Dan Bodenstein's The Tale of Eartha the Sea Turtle
illustrated by Brian C. Krümm
Children's book review by Steve Barancik
A sea turtle rescue book with pictures for children
When Dan Bodenstein gets involved, he really gets involved.
Having met a real rescue turtle at the Loggerhead Marinelife Center, a sea turtle hospital in Juno Beach, Florida, the author has written a picture book and authored any number of websites devoted to introducing children to his new finned friend.
Eartha, the loggerhead sea turtle the author met, was actually suffering from anemia. But for dramatic purposes, Bodenstein afflicts her fictional self with a much more common turtle predicament: being wrapped up in fishing line.
He then begins her story with a fanciful imagining of her life prior to rescue.
Eartha is a happy young turtle with many undersea friends, until one day she finds herself tangled in just some of the human detritus dotting the floor of her ocean home.
Helpless, she enlists a crab, a squid, a lobster, an eel and even a clam in efforts to free her, but none are properly equipped for the nefarious plastic left behind so carelessly by humans and now wrapped ever more tightly around Eartha.
Eventually Eartha floats helplessly to the ocean's surface, where she's caught in a spotlight she initially mistakes for the moon. Upon realizing her mistake, she tries to swim away from the boat full of people who have spotted her, but her tangled fins prevent her escape.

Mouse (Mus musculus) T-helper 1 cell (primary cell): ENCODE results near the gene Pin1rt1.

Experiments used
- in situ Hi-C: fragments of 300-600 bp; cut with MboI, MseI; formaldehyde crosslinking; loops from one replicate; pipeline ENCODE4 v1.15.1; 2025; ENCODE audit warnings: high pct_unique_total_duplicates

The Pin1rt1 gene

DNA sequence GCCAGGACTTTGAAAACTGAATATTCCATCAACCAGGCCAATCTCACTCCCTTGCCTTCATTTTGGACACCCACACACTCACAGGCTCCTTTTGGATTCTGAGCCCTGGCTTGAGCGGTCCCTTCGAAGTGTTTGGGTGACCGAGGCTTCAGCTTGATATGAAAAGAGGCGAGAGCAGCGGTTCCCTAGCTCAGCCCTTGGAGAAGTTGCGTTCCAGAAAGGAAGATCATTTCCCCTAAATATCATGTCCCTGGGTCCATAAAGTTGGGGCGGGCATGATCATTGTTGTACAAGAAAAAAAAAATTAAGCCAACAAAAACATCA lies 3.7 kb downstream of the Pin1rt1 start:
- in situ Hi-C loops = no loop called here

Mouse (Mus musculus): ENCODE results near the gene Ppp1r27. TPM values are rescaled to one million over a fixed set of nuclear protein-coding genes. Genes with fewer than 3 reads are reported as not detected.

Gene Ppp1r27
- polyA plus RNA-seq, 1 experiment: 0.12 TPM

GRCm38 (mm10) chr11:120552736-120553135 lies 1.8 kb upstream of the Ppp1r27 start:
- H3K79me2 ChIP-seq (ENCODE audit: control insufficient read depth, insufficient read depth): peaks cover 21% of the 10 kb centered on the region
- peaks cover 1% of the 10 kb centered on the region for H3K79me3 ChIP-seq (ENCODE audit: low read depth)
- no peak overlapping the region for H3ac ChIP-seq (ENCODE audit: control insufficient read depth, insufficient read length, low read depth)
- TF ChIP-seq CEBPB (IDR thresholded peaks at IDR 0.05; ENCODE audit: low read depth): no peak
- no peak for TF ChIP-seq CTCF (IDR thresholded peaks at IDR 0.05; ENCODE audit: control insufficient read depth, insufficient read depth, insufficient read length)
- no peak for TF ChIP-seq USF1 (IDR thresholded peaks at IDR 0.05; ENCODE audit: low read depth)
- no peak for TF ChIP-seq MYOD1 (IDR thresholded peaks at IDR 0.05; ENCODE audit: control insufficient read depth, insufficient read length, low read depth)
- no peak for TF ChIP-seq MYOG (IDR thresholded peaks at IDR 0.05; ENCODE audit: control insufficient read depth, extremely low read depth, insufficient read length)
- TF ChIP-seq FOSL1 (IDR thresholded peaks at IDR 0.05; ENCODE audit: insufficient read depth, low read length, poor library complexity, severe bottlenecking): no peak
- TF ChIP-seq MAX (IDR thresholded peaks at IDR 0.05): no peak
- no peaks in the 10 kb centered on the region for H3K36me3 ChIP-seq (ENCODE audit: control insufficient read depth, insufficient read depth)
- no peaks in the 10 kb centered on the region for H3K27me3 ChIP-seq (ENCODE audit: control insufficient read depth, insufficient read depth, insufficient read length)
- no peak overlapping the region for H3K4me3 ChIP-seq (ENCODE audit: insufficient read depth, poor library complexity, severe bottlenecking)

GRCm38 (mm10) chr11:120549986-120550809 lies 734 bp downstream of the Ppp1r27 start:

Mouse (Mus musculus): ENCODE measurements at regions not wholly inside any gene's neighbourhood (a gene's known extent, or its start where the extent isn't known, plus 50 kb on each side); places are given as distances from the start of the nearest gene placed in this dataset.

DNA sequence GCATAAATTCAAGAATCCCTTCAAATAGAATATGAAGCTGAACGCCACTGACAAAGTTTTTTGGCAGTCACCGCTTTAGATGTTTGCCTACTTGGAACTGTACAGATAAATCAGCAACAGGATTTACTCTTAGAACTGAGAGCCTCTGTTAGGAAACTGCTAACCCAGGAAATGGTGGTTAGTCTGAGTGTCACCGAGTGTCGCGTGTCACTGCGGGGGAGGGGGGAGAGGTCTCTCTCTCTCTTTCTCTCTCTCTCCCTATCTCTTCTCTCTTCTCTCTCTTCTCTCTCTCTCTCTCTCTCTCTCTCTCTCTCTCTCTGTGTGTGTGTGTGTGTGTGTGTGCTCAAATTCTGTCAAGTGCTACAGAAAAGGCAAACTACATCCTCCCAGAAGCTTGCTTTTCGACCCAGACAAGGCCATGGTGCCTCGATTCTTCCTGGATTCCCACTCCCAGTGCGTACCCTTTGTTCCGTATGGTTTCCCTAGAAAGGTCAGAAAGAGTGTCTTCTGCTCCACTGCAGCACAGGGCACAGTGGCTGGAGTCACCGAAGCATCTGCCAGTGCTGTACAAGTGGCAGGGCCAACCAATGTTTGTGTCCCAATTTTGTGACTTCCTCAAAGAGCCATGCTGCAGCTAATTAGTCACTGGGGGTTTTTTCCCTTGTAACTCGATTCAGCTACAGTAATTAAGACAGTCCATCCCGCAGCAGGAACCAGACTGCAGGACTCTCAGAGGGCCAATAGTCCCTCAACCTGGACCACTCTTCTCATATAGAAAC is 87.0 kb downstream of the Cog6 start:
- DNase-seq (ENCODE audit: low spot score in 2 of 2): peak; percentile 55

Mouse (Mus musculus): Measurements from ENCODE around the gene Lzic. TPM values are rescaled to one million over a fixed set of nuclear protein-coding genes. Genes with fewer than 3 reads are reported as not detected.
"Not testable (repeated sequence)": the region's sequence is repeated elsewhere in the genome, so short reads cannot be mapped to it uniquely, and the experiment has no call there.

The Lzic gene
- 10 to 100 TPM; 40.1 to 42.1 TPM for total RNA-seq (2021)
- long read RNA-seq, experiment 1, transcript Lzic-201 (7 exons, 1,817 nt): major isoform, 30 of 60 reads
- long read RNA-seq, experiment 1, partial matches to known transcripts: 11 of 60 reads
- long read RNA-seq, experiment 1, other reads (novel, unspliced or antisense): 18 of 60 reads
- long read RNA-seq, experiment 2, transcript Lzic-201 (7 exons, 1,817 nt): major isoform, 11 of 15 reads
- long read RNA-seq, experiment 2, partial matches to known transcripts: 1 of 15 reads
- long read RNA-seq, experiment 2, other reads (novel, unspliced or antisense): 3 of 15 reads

And fortunately so. These humans are her rescuers. Of course, they could have just as easily been her tormentors.
Eartha is taken into the boat and awakens the next day in a tank, free of that which bound her. She is happy and unscathed and soon released back to the sea, appreciative of what her rescuers have done for her and eager to get back to her friends.
Author Bodenstein makes a point of the fact that some humans were responsible for Eartha's plight, and others for her rescue. His narrator puts it directly to readers, asking, essentially, "Do you want to be one of the good people...or the bad?"
Illustrator Brian C. Krümm does an admirable job with bright colors and happy fish faces, depicting an upbeat undersea world worthy of Disney or Pixar in a softcover book. He trusts the reader to properly interpret multiple Earthas on a page as depicting either movement or the passage of time.
Bodenstein's storytelling is a little heavy-handed for general audiences, but likely perfect for those with a special interest in undersea life - turtles in particular - or parents seeking a book with a message of environmental stewardship. Unlike a typical story hero, Eartha has little hand in rectifying her own predicament. But then again, that's very much the author's point: People are doing the damage, and it's up to people to fix it, because the animals aren't built to survive what we throw at them.
Supplementing The Tale of Eartha the Sea Turtle, Bodenstein's websites treat kids to the continuing adventures of Eartha - as the author imagines them - in addition to pictures of the real Eartha. I call that "added value."
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